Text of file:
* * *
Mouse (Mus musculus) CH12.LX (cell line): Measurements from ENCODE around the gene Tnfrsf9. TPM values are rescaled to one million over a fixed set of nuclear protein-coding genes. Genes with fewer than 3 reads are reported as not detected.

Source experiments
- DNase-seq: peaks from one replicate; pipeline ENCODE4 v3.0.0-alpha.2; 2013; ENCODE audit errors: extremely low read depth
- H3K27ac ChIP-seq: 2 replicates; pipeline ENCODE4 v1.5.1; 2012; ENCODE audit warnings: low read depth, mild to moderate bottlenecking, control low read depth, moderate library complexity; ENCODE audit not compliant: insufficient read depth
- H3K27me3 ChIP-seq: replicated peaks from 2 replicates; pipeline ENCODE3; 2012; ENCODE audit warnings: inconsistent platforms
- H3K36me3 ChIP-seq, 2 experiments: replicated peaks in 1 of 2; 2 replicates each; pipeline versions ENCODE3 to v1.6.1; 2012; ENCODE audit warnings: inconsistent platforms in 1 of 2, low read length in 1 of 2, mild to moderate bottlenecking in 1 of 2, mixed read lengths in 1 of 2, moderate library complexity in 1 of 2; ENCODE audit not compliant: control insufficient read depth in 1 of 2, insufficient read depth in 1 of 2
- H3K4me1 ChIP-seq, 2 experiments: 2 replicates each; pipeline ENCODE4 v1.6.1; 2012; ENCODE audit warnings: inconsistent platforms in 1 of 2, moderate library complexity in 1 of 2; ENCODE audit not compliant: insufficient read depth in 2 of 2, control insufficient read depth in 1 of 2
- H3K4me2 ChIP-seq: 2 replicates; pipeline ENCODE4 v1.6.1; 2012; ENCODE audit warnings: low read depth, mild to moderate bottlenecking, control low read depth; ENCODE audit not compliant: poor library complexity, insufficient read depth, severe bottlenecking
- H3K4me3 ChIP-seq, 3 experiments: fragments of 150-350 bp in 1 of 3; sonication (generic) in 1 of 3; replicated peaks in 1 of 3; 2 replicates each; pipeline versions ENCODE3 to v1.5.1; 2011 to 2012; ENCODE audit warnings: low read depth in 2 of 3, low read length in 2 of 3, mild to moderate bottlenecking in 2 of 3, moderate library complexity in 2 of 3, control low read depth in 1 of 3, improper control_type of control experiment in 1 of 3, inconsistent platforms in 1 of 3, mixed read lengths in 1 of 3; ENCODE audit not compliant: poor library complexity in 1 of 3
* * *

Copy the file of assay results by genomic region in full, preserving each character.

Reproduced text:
Mouse (Mus musculus) CH12.LX (cell line): Measurements from ENCODE around the gene Tnfrsf9. TPM values are rescaled to one million over a fixed set of nuclear protein-coding genes. Genes with fewer than 3 reads are reported as not detected.

Source experiments
- DNase-seq: peaks from one replicate; pipeline ENCODE4 v3.0.0-alpha.2; 2013; ENCODE audit errors: extremely low read depth
- H3K27ac ChIP-seq: 2 replicates; pipeline ENCODE4 v1.5.1; 2012; ENCODE audit warnings: low read depth, mild to moderate bottlenecking, control low read depth, moderate library complexity; ENCODE audit not compliant: insufficient read depth
- H3K27me3 ChIP-seq: replicated peaks from 2 replicates; pipeline ENCODE3; 2012; ENCODE audit warnings: inconsistent platforms
- H3K36me3 ChIP-seq, 2 experiments: replicated peaks in 1 of 2; 2 replicates each; pipeline versions ENCODE3 to v1.6.1; 2012; ENCODE audit warnings: inconsistent platforms in 1 of 2, low read length in 1 of 2, mild to moderate bottlenecking in 1 of 2, mixed read lengths in 1 of 2, moderate library complexity in 1 of 2; ENCODE audit not compliant: control insufficient read depth in 1 of 2, insufficient read depth in 1 of 2
- H3K4me1 ChIP-seq, 2 experiments: 2 replicates each; pipeline ENCODE4 v1.6.1; 2012; ENCODE audit warnings: inconsistent platforms in 1 of 2, moderate library complexity in 1 of 2; ENCODE audit not compliant: insufficient read depth in 2 of 2, control insufficient read depth in 1 of 2
- H3K4me2 ChIP-seq: 2 replicates; pipeline ENCODE4 v1.6.1; 2012; ENCODE audit warnings: low read depth, mild to moderate bottlenecking, control low read depth; ENCODE audit not compliant: poor library complexity, insufficient read depth, severe bottlenecking
- H3K4me3 ChIP-seq, 3 experiments: fragments of 150-350 bp in 1 of 3; sonication (generic) in 1 of 3; replicated peaks in 1 of 3; 2 replicates each; pipeline versions ENCODE3 to v1.5.1; 2011 to 2012; ENCODE audit warnings: low read depth in 2 of 3, low read length in 2 of 3, mild to moderate bottlenecking in 2 of 3, moderate library complexity in 2 of 3, control low read depth in 1 of 3, improper control_type of control experiment in 1 of 3, inconsistent platforms in 1 of 3, mixed read lengths in 1 of 3; ENCODE audit not compliant: poor library complexity in 1 of 3